POETRY: The Sacraments by Louise Erdrich
As the sun dancers, in their helmets of sage,
stopped at the sun’s apogee
and stood in the waterless light,
so, after loss, it came to this:
that for each year the being was destroyed,
I was to sacrifice a piece of my flesh.
The keen knife hovered and the skin flicked in the bowl.
Then the sun, the life that consumes us,
burst into agony.
We began, the wands and the head crowns of sage,
the feathers cocked over our ears.
When the bird joined the circle and called,
we cried back, shrill breath
through the bones in our teeth.
Her wings closed over us, her dark red
claws drew us upward by the scars,
so that we hung by the flesh
as in the moment before birth
when the spirit is quenched
in whole pain, suspended
until there is no choice, the body
slams to earth,
the new life starts.
It is spring. The tiny frogs pull
their strange new bodies out
of the suckholes, the sediment of rust,
and float upward, each in a silver bubble
that breaks on the water’s surface
to one clear unceasing note of need.
Sometimes, when I hear them,
I leave our bed and stumble
among the white shafts of weeds
to the edge of the pond.
I sink to the throat,
and witness the ravenous trill
of the body transformed at last and then consumed
in a rush of music.
Sing to me, sing to me.
I have never been so cold
rising out of sleep.
I was twelve, in my body
three eggs were already marked
for the future.
Two golden, one dark.
And the man,
he was selected from other men,
by a blow on the cheek
similar to mine.
That is how we knew,
from the first meeting.
There was no question.
There was the wound.
It was frightening, the trees in their rigid postures
using up the sun,
as the earth tilted its essential degree.
Snow covered everything. Its confusing glare
doubled the view
so that I saw you approach
my empty house
not as one man, but as a landscape
repeating along the walls of every room
papering over the cracked grief.
I knew as I stepped into the design,
as I joined the chain of hands,
and let the steeple of fire
be raised above our heads.
We had chosen the costliest pattern,
the strangest, the most enduring.
We were afraid as we stood between the willows,
as we shaped the standard words with our tongues.
Then it was done. The scenery multiplied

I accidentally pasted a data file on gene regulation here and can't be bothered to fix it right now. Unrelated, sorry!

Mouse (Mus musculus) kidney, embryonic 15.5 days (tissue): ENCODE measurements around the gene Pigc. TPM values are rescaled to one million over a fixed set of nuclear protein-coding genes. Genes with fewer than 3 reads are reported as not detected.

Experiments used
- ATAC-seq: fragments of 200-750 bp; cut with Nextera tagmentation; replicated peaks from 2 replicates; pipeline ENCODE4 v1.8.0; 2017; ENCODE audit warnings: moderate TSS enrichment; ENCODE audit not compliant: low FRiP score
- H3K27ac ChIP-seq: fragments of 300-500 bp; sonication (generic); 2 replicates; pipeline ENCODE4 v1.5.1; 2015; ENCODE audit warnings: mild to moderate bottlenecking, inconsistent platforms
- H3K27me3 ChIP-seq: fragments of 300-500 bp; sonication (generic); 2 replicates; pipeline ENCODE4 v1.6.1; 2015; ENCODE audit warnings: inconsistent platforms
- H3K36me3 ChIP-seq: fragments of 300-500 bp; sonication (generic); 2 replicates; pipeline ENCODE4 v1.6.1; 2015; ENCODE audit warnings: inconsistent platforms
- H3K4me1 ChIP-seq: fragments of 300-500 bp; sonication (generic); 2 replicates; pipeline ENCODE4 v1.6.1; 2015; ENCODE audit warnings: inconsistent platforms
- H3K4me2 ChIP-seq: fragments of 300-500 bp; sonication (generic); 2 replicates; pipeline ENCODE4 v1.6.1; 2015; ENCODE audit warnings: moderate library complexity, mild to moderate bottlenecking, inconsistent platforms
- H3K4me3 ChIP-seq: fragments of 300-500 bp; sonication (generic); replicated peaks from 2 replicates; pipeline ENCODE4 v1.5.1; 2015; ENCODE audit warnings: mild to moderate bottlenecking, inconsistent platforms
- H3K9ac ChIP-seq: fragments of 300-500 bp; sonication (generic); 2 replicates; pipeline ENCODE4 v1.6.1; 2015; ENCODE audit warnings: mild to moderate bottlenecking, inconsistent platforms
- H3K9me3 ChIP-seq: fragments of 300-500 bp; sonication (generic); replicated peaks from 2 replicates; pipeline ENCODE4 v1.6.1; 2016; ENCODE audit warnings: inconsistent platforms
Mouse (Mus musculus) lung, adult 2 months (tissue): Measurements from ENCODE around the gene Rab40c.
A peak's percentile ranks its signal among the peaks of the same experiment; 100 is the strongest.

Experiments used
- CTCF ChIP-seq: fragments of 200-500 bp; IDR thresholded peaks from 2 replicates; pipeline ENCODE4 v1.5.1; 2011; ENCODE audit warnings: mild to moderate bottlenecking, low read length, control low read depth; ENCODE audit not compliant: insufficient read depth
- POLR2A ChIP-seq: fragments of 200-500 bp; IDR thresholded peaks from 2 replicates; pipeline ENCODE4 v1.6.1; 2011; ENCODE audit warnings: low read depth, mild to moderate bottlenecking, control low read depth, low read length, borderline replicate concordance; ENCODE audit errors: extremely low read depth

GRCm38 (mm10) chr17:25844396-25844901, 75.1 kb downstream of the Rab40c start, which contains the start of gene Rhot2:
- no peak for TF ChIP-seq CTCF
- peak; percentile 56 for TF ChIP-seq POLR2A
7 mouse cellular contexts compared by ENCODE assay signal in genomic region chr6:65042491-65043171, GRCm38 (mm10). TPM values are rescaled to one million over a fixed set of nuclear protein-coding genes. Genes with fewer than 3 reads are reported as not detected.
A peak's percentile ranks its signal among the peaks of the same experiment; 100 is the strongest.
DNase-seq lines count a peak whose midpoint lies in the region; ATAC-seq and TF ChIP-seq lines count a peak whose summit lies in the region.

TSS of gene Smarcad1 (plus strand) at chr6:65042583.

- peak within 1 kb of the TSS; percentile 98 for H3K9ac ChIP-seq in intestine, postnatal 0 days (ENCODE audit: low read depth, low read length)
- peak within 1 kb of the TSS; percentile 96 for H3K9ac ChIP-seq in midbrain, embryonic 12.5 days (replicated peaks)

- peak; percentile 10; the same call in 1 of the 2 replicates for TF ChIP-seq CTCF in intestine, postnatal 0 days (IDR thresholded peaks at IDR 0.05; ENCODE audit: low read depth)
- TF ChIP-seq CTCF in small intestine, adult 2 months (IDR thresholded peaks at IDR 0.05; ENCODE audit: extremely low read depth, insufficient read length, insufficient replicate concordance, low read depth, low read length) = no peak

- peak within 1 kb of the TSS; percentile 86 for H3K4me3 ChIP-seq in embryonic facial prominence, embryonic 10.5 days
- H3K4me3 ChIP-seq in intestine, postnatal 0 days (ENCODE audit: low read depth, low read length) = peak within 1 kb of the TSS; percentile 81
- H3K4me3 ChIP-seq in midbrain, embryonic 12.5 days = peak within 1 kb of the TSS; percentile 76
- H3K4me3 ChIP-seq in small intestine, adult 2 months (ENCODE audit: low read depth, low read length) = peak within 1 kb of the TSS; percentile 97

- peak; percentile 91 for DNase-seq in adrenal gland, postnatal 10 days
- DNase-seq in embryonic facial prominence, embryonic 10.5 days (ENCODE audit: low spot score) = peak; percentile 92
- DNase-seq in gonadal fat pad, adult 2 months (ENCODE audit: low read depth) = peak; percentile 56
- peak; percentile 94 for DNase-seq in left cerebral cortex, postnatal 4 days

around us and we turned.
We stared calmly from the pictures.
I am sorry I ruined the oatmeal
which must remain in the bowl. Sorry
my breath hardened on the carpet and the slashed fur
climbed, raving, off the wall.
I am sorry for the ominous look, for using tears.
Sorry for the print on the page,
for wearing the shoes of a dead woman
bought at a yard sale.
She still walks, walks
restlessly, treading the mill. I am
sorry I could not lift out the stain
with powerful enzymes, with spit, with vinegar.
Sorry I pickled your underwear
and froze my hands to the knob
so that you had to turn me to gain entrance
to the kingdom without spots or wrinkles.
I am sorry I have failed so I am not allowed
to leave the table, to which my knees are strapped.
Sorry I cannot leave you behind. For you are mine.
You are everything. And I am sorry.
6 Holy Orders
God, I was not meant to be the isolate
cry in this body.
I was meant to have your tongue in my mouth.
That is why I stand by your great plaster lips
waiting for your voice to unfold from its dark slot.
Your hand clenched in the shape of a bottle.
Your mouth painted shut on the answer.
Your eyes, two blue mirrors, in which I am perfectly denied.
I open my mouth and I speak
though it is only a thin sound, a leaf
scraping on a leaf.
7 Extreme Unction
When the blue steam stalls over the land
and the resinous apples
turn to mash, then to a cider whose thin
twang shrivels the tongue,
the snakes hatch
twirling from the egg.
In the shattered teacup, from the silvering
boards of the barn,
in the heat of rotting mulch hay,
they soak up the particles of light
so that all winter
welded in the iron sheath
of sludge under the pond
they continue, as we do,
drawing closer to the source,
their hearts beating slower
as the days narrow
until there is this one pale aperture
and the tail sliding through
then the systole, the blackness of heaven.
Leave a Reply